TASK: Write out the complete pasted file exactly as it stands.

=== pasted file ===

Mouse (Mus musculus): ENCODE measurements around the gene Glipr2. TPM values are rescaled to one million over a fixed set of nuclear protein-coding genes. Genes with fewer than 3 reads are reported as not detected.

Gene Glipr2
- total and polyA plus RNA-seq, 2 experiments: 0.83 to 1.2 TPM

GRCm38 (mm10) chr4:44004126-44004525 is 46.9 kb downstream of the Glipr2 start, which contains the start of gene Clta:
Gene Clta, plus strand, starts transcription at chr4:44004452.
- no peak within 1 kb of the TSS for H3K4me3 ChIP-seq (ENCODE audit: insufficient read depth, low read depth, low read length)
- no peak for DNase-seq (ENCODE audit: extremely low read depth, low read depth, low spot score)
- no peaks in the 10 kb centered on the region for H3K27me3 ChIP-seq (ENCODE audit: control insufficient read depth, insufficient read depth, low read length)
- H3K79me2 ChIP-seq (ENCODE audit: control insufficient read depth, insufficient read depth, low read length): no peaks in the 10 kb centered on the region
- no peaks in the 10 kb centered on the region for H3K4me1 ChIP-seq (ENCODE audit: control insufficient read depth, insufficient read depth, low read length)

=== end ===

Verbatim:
Mouse (Mus musculus): ENCODE measurements around the gene Glipr2. TPM values are rescaled to one million over a fixed set of nuclear protein-coding genes. Genes with fewer than 3 reads are reported as not detected.

Gene Glipr2
- total and polyA plus RNA-seq, 2 experiments: 0.83 to 1.2 TPM

GRCm38 (mm10) chr4:44004126-44004525 is 46.9 kb downstream of the Glipr2 start, which contains the start of gene Clta:
Gene Clta, plus strand, starts transcription at chr4:44004452.
- no peak within 1 kb of the TSS for H3K4me3 ChIP-seq (ENCODE audit: insufficient read depth, low read depth, low read length)
- no peak for DNase-seq (ENCODE audit: extremely low read depth, low read depth, low spot score)
- no peaks in the 10 kb centered on the region for H3K27me3 ChIP-seq (ENCODE audit: control insufficient read depth, insufficient read depth, low read length)
- H3K79me2 ChIP-seq (ENCODE audit: control insufficient read depth, insufficient read depth, low read length): no peaks in the 10 kb centered on the region
- no peaks in the 10 kb centered on the region for H3K4me1 ChIP-seq (ENCODE audit: control insufficient read depth, insufficient read depth, low read length)